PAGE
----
The Gifts of Life
Mountain Blue Publishing (2018)
Reviewed by Skyler Boudreau for Reader Views (12/18)
In the fantastical debut novel, “The Gifts of Life,” author Oliver Smuhar brings readers on an adventure across a vast world rife with danger and obstacles. After a mysterious attack on the only city they’ve ever known as ‘home,’ young protagonists Perry and Faith must embark on a quest for answers in a faraway land called Everbreen. Their only guide is Perry’s friend Bailey, who has not seen Everbreen in several years.
Smuhar provides an interesting blend of fantastical and modern elements for his novel’s setting. Though he has crafted various fictional countries for his protagonists to explore, the setting includes references to modern conveniences, such as Facebook and wireless earpieces. These unexpected additions add a delightful sense of familiarity in an otherwise strange and mysterious setting.
In “The Gifts of Life,” everyone has some form of magical ability, whether it be the power of teleportation, the ability to manipulate glass, or even the creation of fog and other weather phenomenon. There is, however, a catch. These powers are only permitted for use one day a year in an annual celebration called the ‘Ascension Ceremony.’ Using them outside of that time is ‘breaking Taboo.’ This detail is both an intriguing and uncommon limit placed upon magic users in fantasy novels.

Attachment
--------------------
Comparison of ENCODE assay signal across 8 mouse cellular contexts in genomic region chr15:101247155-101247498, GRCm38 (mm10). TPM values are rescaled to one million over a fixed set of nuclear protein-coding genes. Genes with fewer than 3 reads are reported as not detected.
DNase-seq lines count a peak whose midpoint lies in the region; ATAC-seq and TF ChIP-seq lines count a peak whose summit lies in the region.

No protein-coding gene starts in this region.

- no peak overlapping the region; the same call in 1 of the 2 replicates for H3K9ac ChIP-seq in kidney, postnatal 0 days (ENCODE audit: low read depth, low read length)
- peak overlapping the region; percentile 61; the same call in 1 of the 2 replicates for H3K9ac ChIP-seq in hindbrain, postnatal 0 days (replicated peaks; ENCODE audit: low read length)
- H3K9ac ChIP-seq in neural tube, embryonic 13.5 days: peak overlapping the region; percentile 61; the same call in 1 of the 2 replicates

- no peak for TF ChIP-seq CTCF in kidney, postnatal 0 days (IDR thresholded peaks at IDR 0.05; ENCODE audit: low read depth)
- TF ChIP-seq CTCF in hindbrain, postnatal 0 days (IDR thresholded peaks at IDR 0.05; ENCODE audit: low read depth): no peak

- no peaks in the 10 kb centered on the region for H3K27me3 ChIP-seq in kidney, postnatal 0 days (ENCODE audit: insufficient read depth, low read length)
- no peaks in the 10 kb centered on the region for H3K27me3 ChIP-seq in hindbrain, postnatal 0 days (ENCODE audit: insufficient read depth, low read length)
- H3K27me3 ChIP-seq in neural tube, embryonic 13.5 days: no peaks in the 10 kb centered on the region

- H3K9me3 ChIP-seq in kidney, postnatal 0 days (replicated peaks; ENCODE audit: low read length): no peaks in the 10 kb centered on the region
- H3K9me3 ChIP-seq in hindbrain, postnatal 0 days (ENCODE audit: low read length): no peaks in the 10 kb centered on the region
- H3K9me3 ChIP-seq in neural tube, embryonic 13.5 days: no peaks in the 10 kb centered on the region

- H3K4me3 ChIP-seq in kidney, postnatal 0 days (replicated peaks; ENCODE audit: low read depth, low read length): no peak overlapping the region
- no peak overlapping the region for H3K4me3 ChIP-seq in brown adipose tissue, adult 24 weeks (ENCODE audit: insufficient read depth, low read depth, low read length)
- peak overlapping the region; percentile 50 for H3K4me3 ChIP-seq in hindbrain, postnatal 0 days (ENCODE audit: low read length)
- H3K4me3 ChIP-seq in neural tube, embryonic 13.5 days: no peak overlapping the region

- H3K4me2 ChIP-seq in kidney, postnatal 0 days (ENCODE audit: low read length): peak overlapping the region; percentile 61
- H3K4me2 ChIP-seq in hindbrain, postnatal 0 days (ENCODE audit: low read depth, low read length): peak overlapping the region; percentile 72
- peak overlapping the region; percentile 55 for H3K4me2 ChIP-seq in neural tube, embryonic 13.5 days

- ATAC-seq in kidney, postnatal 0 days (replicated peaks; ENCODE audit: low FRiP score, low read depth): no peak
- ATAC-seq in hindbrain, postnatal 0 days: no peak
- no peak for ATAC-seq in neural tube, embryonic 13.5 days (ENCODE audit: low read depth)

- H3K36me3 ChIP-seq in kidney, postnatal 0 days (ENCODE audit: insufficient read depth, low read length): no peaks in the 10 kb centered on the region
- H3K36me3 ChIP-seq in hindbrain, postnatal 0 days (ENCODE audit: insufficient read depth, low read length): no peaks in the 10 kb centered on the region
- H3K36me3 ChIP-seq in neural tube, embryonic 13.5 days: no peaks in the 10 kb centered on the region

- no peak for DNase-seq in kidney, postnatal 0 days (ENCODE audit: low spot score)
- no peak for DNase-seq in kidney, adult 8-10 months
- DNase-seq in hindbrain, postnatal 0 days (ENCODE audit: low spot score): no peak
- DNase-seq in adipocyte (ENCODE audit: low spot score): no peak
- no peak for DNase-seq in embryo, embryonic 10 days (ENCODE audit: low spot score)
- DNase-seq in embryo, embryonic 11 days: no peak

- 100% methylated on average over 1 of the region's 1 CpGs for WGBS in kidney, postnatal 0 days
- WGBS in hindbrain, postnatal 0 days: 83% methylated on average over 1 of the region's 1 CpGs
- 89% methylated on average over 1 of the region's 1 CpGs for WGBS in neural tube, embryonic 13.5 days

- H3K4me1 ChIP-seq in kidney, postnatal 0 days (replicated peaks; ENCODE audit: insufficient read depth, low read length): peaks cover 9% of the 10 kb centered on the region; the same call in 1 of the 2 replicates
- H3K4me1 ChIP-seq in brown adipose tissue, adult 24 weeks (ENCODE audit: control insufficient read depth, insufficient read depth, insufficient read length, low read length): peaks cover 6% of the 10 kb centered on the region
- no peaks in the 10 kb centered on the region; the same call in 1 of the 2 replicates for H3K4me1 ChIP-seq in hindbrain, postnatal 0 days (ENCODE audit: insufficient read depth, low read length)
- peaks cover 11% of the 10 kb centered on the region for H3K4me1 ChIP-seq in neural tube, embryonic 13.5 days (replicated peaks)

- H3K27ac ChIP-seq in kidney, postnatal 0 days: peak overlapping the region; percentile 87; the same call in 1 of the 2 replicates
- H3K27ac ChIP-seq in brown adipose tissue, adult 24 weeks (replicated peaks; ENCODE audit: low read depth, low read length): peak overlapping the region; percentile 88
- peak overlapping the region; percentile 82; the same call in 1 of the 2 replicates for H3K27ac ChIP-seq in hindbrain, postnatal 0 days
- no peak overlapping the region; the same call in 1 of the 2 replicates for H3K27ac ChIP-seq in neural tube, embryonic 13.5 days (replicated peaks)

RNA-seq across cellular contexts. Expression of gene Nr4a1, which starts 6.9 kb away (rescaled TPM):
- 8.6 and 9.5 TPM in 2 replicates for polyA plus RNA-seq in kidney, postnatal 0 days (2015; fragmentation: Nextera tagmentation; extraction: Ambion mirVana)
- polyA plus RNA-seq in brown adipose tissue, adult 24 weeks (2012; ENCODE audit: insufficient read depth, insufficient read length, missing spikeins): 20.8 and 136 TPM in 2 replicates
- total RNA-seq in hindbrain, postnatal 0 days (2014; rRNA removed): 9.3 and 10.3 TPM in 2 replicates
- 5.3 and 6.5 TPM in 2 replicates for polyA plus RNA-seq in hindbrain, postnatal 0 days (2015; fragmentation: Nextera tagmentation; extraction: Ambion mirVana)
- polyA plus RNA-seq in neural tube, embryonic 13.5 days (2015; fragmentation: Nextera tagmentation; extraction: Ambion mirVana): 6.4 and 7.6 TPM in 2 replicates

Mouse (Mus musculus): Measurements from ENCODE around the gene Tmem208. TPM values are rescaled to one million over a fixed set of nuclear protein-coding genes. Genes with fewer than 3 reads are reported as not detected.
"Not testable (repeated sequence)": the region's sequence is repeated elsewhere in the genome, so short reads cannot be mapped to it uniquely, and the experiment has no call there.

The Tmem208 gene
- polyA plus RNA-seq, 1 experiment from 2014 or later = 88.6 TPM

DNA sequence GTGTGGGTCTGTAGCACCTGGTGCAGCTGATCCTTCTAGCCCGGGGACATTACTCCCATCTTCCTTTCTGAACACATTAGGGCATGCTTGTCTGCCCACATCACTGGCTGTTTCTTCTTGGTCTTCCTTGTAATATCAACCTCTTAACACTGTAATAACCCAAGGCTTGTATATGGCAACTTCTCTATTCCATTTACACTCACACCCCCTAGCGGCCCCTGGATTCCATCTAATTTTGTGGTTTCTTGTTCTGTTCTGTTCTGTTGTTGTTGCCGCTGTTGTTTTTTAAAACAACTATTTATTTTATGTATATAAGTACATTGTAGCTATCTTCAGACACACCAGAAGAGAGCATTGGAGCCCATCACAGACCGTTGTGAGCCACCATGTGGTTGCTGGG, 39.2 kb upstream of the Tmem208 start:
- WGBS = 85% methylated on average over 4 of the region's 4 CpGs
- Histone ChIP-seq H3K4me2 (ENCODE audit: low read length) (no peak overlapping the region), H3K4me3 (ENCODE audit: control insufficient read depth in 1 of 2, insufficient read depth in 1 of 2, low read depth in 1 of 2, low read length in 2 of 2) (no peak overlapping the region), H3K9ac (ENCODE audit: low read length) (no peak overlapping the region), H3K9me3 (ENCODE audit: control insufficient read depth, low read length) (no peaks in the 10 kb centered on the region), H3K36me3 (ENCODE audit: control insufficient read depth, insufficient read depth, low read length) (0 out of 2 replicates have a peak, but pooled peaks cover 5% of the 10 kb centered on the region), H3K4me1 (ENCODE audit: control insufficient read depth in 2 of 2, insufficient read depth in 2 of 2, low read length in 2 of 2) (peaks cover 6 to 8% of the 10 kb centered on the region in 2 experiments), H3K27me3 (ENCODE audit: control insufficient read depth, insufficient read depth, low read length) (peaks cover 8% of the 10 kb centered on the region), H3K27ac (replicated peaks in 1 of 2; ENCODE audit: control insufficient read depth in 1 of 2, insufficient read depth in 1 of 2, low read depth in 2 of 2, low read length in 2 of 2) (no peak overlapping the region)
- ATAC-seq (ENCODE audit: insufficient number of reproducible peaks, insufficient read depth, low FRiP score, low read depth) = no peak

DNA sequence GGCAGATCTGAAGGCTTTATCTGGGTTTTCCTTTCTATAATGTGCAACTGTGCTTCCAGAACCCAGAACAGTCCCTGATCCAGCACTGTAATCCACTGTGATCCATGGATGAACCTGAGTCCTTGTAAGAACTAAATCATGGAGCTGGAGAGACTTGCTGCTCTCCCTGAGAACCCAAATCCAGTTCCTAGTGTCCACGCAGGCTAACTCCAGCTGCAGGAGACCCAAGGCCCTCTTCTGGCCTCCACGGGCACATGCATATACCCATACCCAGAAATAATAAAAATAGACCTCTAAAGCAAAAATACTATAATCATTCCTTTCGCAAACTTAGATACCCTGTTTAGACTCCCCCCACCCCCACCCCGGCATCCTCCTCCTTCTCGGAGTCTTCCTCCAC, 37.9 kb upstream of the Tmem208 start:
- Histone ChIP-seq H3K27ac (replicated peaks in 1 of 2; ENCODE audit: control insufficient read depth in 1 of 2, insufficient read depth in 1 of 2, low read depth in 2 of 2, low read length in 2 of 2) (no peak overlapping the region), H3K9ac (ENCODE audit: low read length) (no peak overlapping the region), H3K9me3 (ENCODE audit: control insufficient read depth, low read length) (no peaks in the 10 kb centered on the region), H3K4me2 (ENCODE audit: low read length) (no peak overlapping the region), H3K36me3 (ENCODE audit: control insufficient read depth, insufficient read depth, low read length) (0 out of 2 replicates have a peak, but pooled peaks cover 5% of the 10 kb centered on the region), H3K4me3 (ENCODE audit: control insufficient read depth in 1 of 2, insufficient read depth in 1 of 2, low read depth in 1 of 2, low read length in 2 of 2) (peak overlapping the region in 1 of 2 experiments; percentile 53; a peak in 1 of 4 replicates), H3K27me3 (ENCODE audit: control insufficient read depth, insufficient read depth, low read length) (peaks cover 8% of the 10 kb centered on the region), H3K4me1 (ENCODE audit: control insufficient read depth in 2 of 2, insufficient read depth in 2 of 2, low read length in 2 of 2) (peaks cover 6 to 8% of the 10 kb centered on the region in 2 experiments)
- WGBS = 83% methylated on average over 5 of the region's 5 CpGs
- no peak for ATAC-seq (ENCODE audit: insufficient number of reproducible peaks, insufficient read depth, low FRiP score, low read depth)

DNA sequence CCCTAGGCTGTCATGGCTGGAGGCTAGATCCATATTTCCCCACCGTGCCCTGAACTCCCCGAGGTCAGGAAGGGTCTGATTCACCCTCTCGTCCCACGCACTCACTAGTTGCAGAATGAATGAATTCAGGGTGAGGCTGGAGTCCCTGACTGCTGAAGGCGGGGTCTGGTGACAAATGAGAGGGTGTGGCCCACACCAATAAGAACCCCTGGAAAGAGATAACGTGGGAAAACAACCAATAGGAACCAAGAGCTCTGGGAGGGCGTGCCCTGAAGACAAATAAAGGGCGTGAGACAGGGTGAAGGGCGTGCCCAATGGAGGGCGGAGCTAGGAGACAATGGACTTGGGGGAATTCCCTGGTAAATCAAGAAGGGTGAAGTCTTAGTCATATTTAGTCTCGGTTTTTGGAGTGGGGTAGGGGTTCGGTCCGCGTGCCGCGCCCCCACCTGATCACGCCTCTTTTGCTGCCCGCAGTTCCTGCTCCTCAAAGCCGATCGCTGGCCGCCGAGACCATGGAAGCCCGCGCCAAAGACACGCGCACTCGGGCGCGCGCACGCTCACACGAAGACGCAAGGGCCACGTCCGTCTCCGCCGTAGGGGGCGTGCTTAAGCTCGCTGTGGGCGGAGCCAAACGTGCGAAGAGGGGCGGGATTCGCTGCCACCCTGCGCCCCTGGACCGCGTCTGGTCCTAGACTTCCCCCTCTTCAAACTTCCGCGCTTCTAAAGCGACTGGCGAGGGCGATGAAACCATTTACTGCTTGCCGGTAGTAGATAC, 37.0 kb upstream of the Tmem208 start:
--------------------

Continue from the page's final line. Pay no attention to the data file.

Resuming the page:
One area I would like to have seen more of is in character development. Many of the characters lack distinctions between each other, and it’s very easy to mix them up. The narrative is told through dual points of view in first person, switching back and forth between Perry and Faith. They read similarly, and it often feels as though there is only one narrator. Other times the point of view shifts from first person to third person and describes events separate to what the intended narrator is experiencing.
There are also times when the pacing of the plot shifts dramatically. On chapter covers a few day-to-day events, but then the following chapter skips ahead several months. It gives the overall story a somewhat disjointed feeling and makes the timeline difficult to follow.
With this lengthy debut, Oliver Smuhar proves he has great potential as an author. He can only improve his craft as he gains experience. Middle-grade readers and beginning young adult readers are sure to enjoy “The Gifts of Life,” a new, fantastical adventure from a promising young author!